Thursday, April 1, 2010

WAXWINGS IN THE GARDEN

The cedar waxwing invasion in Texas is an annual event which goes on for weeks. Surely it will come to an end very soon. There are hardly any berries left on the yaupons, hollies and the pyracanthas. Despite the fact that our local mockingbird has tried valiantly to keep them from landing on the bushes the waxwings won in the end. With the bushes stripped they are now busy foraging on the ground for the berries that have dropped there.

They wait patiently in the oak tree waiting for me to move out of the vegetable garden so they can descend on the berries. In fact they are getting quite tame. They recognize that I am going to continue working there so in the end they just can't wait any longer. Poop all over the airconditioner and my plants. I love them but I wish they would get on their way.

Everything is in a big hurry to bloom with our recent 80 degree temperatures. California poppies, Eschscholzia californica.

Orange and white poppies.

The poppy is one the few flowers that photographs well in the mid day sun.

Purple and white winecups Callirhoe involucrata.

In the late afternoon the little blue eyed grass, Sisyrinchium ensigerum, flowers open. It has been an unusually bountiful year for all native flowers to seed in the garden.

9 comments:

  1. Beautiful blooms & birds. Cedar Waxwings do tend towards an excessive desire to spread fertilizer; if I could only train them to fly over my garden, and not my deck and grill.

    ReplyDelete
  2. I guess I got off lucky that my cedar waxwings left without making a poopy mess on the sidewalk. But I miss them -- their visit at my house was too short! I get to see them around town, though. Great pics!

    ReplyDelete
  3. Wonderful blooms. Those poppies are lovely. Something I wouldn't have thought to plant, but I'll put them on my list of possibles. I've never seen Cedar Waxwings. They *do* come through here, I've heard report of them at Kleb Woods, but I've never seen any myself.

    ReplyDelete
  4. Everything in this post is beautiful, from the cedar waxwings with their bandit masks to the orange and white poppies. Gorgeous!

    ReplyDelete
  5. Cedar Waxwings are gorgeous. They left our farm this winter when the weather turned cold and they didn't come back.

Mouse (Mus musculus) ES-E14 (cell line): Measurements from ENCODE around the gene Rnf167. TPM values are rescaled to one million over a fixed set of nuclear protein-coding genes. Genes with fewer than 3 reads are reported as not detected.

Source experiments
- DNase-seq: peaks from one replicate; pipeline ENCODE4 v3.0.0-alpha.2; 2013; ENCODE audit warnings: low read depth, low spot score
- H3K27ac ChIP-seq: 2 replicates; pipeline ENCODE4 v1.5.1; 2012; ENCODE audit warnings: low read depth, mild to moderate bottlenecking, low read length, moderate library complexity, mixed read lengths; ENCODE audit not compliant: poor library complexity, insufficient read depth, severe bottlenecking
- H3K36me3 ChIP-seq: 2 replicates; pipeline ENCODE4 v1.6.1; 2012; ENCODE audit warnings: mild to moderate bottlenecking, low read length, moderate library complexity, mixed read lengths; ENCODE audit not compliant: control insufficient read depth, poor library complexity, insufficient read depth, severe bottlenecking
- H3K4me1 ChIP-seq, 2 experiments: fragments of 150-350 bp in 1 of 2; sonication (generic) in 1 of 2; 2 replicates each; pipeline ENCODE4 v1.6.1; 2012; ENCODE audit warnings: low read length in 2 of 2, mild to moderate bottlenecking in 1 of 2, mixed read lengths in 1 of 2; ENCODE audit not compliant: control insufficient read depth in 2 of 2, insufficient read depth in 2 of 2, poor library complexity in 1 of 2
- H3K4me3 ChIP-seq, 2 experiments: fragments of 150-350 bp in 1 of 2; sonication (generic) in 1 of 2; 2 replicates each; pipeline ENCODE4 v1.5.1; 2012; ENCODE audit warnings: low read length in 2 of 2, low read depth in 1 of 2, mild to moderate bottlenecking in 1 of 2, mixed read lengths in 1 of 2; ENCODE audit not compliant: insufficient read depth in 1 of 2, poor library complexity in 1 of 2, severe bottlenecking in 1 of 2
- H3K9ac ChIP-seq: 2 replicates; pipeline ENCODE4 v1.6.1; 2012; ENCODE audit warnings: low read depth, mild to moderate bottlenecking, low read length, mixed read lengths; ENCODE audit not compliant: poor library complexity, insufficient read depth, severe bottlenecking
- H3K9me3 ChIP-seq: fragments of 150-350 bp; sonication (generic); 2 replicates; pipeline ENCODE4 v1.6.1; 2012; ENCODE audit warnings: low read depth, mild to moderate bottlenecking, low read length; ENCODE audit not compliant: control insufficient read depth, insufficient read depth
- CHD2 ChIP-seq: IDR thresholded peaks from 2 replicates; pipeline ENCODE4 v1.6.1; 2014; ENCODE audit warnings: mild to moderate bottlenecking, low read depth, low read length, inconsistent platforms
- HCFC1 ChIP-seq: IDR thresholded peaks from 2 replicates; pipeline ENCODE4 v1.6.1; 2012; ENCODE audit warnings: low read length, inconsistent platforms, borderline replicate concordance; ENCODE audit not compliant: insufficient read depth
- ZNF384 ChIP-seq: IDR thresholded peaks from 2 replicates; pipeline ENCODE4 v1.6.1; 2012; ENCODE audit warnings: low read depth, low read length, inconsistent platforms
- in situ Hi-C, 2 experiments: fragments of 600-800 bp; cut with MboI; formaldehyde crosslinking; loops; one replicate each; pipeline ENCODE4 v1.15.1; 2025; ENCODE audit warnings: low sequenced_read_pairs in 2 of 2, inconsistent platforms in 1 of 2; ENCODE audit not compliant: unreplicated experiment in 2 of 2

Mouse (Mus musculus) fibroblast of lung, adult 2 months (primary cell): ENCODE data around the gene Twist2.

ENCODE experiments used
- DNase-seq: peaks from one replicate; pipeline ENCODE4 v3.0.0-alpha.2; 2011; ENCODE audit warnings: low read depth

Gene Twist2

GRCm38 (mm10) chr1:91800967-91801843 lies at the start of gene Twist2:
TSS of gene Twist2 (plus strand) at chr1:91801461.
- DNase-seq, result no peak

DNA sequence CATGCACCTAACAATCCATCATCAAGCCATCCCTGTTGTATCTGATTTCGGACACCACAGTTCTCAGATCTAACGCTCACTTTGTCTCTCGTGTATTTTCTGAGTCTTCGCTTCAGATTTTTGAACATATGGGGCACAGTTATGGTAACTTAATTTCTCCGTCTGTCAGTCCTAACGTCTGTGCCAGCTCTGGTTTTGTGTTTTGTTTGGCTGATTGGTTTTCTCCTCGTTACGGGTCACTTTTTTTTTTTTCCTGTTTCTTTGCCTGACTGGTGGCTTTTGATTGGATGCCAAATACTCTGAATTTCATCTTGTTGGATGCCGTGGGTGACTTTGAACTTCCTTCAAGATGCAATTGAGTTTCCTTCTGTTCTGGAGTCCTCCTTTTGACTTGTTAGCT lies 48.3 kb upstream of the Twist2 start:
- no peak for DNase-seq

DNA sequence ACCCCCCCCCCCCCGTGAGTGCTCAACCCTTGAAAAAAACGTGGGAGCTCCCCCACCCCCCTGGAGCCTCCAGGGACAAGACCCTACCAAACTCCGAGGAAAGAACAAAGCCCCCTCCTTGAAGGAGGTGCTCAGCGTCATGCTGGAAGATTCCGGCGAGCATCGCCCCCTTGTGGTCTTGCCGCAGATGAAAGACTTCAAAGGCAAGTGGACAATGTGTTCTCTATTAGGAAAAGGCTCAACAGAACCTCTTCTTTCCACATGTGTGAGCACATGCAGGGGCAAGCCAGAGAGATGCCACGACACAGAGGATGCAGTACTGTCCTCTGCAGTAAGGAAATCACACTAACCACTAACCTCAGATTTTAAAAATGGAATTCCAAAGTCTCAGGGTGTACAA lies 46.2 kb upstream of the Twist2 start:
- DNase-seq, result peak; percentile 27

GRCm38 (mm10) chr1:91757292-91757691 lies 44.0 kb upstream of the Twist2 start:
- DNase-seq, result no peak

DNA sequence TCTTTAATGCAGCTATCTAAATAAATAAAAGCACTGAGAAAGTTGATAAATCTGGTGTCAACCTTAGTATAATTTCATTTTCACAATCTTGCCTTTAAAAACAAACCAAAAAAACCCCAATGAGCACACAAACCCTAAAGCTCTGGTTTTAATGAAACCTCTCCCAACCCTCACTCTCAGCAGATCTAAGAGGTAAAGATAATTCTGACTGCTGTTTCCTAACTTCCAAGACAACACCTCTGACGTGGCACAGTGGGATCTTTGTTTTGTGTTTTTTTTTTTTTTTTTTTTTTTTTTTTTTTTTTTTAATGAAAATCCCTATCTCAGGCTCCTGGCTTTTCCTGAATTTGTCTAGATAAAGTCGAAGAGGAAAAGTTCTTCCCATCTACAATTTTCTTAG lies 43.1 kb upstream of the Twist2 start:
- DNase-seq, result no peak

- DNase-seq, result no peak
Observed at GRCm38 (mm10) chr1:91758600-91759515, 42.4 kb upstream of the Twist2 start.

Your flowers are gorgeous too. I love that jar tipping water into the pool.

    ReplyDelete
  6. I agree with Pam...what beautiful post.

    There were Cedar Waxwings, eating berries off the nadina, over my head, as I was digging and remodeling my front bed. By the time I got the camera, they were gone. You got some great shots. Thanks for sharing.

    Have a Happy Easter.

    ~~Linda...

    ReplyDelete
  7. Spring is lovely in Texas. Summer not so much.~~Dee

    ReplyDelete
  8. RBell- Yep, they are pretty messy, but i think they are now gone. Not a berry in sight.
    Meredith- They are a joy to watch and such lovely colors. I hope they have a safe trip wherever they are going.
    Jayne- Just throw out those poppy seeds int he fall and you will have poppies. I must check where the waxwings come from and where they are going. Maybe on the way back from Mexico.
    Thanks Pam. I would like an owl though!
    Sweet Bay- So do you know where they go to? Maybe they are on their way to you.
    Patchwork- They are pretty easily spooked but the ones here were so desperate for those berries they started not to mind me.
    Dee- Yes- we have to take the rough with the smooth. However I spent too many winters in Canada. I'll take the heat.

    ReplyDelete
  9. Your garden is a delight, I've spent some time looking around at older posts. I fell in love with Central Texas and Hill Country gardens a few years ago~~Yours is a wonderful treat and the hardscape is phenomenal. I was inspired by Pam to get a stock tank~~and I am in Nashville~~It's not set up but soon.

    The cedar waxwing photos are delightful... gail

    ReplyDelete